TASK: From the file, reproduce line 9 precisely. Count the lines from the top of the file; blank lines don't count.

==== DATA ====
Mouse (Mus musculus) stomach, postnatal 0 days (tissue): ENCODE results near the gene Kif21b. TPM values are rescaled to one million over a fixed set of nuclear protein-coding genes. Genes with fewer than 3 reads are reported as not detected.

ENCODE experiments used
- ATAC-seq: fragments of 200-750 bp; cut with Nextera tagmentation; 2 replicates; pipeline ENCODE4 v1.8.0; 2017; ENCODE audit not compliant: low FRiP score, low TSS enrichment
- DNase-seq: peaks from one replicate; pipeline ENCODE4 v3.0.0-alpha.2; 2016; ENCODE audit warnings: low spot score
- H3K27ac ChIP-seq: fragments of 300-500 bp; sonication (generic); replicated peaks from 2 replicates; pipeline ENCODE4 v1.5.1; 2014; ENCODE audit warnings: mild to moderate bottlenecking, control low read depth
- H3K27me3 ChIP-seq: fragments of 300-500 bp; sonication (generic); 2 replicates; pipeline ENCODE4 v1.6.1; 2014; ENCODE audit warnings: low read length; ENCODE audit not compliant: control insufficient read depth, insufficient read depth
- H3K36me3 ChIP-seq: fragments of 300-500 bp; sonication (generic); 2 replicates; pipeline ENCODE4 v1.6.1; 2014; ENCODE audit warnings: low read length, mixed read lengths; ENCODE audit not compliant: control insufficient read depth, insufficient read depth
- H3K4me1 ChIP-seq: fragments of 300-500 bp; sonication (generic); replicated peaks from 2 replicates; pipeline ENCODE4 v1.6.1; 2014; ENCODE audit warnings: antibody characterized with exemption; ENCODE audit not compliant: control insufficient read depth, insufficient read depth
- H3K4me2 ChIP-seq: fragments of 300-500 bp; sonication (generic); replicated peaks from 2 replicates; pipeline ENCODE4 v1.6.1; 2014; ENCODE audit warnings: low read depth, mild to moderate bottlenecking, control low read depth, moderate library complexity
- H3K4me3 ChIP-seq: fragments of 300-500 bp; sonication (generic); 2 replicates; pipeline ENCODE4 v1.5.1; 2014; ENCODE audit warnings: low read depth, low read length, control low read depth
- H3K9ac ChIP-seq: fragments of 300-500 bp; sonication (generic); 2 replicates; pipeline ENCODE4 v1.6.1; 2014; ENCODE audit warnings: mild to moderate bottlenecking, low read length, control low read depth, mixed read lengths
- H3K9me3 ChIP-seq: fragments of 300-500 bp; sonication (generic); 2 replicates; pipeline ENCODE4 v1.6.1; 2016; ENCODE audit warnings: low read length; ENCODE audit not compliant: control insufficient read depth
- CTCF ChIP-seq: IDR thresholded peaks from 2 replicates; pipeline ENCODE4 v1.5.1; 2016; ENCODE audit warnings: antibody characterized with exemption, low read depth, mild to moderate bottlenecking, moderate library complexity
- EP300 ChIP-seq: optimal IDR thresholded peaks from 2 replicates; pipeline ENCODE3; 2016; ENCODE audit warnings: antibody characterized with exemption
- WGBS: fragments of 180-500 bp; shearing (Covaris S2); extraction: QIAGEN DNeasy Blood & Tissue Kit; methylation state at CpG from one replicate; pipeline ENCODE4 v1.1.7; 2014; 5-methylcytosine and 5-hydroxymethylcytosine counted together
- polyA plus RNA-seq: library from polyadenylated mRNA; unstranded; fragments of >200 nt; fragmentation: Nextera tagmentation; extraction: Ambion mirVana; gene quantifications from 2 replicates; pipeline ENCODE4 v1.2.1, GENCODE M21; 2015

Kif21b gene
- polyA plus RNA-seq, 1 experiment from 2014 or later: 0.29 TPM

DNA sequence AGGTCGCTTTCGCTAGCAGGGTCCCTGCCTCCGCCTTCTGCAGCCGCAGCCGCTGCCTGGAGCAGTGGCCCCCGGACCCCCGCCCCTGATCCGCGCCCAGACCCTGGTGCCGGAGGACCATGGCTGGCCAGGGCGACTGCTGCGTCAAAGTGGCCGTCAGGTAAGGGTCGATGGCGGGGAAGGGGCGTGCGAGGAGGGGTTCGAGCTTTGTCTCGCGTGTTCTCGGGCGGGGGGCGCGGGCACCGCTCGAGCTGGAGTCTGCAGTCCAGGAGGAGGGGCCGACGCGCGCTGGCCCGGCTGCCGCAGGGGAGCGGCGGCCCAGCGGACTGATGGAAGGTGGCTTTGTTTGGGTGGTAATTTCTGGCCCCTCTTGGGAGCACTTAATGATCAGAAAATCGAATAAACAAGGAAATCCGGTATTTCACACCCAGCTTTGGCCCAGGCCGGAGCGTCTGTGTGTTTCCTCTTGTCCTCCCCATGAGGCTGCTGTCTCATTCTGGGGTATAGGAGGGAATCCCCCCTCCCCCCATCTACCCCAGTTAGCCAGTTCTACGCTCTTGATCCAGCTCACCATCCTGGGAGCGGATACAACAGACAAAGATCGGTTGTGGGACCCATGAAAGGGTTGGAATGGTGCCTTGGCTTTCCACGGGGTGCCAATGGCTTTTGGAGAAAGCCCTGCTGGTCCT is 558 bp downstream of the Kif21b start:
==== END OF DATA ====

- H3K4me2 ChIP-seq: fragments of 300-500 bp; sonication (generic); replicated peaks from 2 replicates; pipeline ENCODE4 v1.6.1; 2014; ENCODE audit warnings: low read depth, mild to moderate bottlenecking, control low read depth, moderate library complexity